Most cities were composed of several tribes or phylai, which were in turn composed of phratries, génea. Social classes and citizenship: Dwellers of the polis were divided into four types of inhabitants, with status determined by birth: Citizens with full legal and political rights—that is, free adult men born legitimately of cit

2020 Major League Rugby season

The 2020 Major League Rugby season is the third season of Major League Rugby, the professional rugby union competition sanctioned by USA Rugby. The regular season schedule was released on September 23, 2019 and the regular season itself began on February 8, 2020. Three teams made their debut in 2020: the New England Free Jacks, Old Glory DC, Rugby ATL; the Seattle Seawolves are the defending champions. With the addition of three teams for the 2020 season, Major League Rugby moved to a two conference format. For the regular season, each team will play against the other teams in their conference twice each and against every team in the opposite conference once each for a total of 16 games; the playoffs have expanded from four teams in 2018 to six teams this year, with the top three teams from each conference qualifying. The second- and third-placed team from each conference will play each other in the conference semifinals, with the winner moving on to play the first-placed team in the conference finals.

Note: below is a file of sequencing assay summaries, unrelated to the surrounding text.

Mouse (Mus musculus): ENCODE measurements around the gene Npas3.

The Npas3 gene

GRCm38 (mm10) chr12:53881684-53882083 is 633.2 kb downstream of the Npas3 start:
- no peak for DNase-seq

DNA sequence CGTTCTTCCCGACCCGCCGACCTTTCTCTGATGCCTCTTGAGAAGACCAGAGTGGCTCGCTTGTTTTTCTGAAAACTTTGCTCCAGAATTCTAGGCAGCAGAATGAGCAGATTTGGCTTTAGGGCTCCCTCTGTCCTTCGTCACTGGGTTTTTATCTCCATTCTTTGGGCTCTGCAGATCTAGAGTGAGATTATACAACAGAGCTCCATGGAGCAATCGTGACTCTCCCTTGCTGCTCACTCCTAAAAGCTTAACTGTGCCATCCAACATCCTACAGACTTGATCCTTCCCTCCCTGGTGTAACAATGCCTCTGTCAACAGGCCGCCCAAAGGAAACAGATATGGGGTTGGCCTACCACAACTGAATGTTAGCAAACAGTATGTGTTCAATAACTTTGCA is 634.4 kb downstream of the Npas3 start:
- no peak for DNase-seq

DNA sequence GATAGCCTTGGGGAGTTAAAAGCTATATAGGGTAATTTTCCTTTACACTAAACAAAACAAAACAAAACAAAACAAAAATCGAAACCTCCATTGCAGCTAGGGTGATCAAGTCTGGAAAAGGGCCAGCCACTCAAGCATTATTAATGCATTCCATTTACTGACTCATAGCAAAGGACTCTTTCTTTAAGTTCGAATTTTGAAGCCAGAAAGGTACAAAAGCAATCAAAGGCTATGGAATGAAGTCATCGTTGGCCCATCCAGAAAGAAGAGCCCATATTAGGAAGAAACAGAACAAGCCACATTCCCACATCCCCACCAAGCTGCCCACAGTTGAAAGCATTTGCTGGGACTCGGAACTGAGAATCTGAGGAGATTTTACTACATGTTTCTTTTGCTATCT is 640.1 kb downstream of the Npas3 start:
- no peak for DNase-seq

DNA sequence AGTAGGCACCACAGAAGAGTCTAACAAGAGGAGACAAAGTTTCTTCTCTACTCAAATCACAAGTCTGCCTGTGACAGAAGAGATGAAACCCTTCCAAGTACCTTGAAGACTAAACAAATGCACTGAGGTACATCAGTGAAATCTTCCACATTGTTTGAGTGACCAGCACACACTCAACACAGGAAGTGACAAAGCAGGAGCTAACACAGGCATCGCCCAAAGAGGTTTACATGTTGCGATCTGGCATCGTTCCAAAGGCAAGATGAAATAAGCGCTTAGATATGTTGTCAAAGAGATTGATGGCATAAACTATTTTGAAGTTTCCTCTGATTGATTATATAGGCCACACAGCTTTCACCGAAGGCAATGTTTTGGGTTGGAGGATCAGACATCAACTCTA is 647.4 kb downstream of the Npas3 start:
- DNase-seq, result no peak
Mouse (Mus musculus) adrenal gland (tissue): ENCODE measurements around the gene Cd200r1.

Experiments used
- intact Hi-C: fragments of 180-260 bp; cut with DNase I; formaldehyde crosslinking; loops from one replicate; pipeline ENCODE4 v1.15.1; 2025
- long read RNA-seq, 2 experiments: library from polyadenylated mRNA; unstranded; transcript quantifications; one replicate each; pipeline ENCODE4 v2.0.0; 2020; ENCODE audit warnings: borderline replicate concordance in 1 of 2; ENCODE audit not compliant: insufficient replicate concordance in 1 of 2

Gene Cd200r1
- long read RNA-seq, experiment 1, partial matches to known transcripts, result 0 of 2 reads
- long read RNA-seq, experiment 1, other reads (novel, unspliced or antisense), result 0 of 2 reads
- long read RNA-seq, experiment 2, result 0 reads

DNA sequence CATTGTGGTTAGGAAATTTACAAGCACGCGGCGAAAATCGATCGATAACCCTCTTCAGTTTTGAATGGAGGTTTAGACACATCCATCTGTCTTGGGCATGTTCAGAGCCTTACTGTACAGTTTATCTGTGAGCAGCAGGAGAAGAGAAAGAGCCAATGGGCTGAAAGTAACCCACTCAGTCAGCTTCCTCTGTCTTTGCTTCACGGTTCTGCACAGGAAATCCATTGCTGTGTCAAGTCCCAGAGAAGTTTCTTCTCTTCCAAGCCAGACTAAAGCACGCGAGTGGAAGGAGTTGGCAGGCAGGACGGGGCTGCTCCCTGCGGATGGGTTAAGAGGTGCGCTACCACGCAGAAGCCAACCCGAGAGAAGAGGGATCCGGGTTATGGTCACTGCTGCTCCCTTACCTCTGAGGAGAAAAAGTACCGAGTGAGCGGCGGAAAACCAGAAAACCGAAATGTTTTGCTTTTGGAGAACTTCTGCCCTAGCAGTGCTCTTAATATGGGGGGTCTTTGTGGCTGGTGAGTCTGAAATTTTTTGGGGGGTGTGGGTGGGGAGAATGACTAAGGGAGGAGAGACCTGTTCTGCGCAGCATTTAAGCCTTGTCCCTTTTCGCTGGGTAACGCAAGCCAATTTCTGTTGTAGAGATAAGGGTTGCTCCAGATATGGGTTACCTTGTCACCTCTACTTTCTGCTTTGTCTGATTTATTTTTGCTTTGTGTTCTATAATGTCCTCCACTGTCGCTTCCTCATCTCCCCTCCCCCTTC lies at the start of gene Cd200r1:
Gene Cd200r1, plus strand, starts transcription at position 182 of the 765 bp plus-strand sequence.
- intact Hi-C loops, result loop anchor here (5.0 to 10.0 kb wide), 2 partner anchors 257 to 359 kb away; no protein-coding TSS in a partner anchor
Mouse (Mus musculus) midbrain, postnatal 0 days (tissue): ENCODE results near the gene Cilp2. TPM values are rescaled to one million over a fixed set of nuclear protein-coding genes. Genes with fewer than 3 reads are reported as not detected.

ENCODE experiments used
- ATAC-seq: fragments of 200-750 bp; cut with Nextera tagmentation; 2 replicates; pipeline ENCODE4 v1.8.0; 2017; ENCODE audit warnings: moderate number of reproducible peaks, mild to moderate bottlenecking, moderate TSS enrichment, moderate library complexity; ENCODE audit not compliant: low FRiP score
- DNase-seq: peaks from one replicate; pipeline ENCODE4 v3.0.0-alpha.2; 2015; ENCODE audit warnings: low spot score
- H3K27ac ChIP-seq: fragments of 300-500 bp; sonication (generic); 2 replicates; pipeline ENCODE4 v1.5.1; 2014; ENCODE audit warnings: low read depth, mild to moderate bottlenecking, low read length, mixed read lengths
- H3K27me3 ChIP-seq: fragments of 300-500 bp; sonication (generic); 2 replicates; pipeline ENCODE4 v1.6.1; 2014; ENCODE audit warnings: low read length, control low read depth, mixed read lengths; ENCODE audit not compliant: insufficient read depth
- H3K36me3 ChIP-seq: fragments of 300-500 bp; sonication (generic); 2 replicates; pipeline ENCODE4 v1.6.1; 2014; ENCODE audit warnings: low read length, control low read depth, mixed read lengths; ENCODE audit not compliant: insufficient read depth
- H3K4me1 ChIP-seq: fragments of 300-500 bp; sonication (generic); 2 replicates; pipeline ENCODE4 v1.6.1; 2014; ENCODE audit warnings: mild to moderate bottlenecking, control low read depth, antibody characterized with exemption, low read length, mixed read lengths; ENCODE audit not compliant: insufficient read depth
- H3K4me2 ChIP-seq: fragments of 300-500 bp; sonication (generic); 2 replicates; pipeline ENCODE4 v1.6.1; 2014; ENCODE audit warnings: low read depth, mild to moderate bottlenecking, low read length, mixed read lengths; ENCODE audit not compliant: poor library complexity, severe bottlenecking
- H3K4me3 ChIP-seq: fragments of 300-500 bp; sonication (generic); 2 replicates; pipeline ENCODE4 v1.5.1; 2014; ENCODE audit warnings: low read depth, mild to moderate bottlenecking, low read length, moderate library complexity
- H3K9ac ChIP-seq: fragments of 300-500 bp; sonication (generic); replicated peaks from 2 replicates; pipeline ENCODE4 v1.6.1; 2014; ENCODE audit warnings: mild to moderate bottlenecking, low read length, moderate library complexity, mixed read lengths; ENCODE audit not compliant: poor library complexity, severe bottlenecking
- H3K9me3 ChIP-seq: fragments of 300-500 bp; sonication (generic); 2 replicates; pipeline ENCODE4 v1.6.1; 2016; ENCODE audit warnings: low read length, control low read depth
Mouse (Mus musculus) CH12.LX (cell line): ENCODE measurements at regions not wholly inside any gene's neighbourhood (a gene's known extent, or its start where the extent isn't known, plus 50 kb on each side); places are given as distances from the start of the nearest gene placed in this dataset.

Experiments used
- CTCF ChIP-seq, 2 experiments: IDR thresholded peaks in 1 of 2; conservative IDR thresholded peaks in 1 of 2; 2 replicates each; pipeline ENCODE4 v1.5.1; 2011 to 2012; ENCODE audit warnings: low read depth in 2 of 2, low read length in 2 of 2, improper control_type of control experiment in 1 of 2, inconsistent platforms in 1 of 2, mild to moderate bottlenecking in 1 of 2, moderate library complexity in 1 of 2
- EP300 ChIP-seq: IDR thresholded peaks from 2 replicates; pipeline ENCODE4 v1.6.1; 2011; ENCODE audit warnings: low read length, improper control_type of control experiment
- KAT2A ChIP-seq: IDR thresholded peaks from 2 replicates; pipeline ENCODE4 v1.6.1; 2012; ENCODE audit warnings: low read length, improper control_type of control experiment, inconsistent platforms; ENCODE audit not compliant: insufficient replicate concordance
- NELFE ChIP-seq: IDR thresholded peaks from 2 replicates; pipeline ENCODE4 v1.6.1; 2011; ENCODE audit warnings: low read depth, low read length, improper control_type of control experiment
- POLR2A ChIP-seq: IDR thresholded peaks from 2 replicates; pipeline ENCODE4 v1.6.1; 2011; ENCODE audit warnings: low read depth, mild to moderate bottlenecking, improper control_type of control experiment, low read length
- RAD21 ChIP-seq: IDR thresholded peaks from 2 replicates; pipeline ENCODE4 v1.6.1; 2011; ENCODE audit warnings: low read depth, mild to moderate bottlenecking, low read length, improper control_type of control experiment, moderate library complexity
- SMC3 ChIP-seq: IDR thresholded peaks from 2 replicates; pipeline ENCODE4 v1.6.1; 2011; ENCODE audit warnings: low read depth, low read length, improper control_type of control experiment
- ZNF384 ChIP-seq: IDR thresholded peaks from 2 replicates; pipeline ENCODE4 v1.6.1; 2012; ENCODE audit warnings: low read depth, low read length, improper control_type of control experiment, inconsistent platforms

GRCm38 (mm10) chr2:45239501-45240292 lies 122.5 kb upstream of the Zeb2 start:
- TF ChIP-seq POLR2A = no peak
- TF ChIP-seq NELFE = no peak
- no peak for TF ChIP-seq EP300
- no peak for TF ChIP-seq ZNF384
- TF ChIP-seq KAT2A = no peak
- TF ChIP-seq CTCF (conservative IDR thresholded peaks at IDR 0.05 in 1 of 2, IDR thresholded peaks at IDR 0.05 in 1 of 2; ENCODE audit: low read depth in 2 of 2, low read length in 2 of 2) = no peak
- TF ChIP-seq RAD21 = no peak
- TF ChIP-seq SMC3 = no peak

The winners of the conference finals will play against each other in the final for the championship. The following are the matches for the 2020 Major League Rugby regular season: Updated to match played on 22 February 2020Colors: Blue: home team win; the top ten try and point scorers during the 2020 Major League Rugby season are:Last updated: February 23, 2020

Powerhouse (White Heart album)